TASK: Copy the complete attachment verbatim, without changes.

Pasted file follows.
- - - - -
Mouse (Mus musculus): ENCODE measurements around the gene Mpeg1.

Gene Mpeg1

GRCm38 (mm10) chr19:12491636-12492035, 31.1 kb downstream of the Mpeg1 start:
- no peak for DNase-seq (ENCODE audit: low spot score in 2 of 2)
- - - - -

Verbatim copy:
Mouse (Mus musculus): ENCODE measurements around the gene Mpeg1.

Gene Mpeg1

GRCm38 (mm10) chr19:12491636-12492035, 31.1 kb downstream of the Mpeg1 start:
- no peak for DNase-seq (ENCODE audit: low spot score in 2 of 2)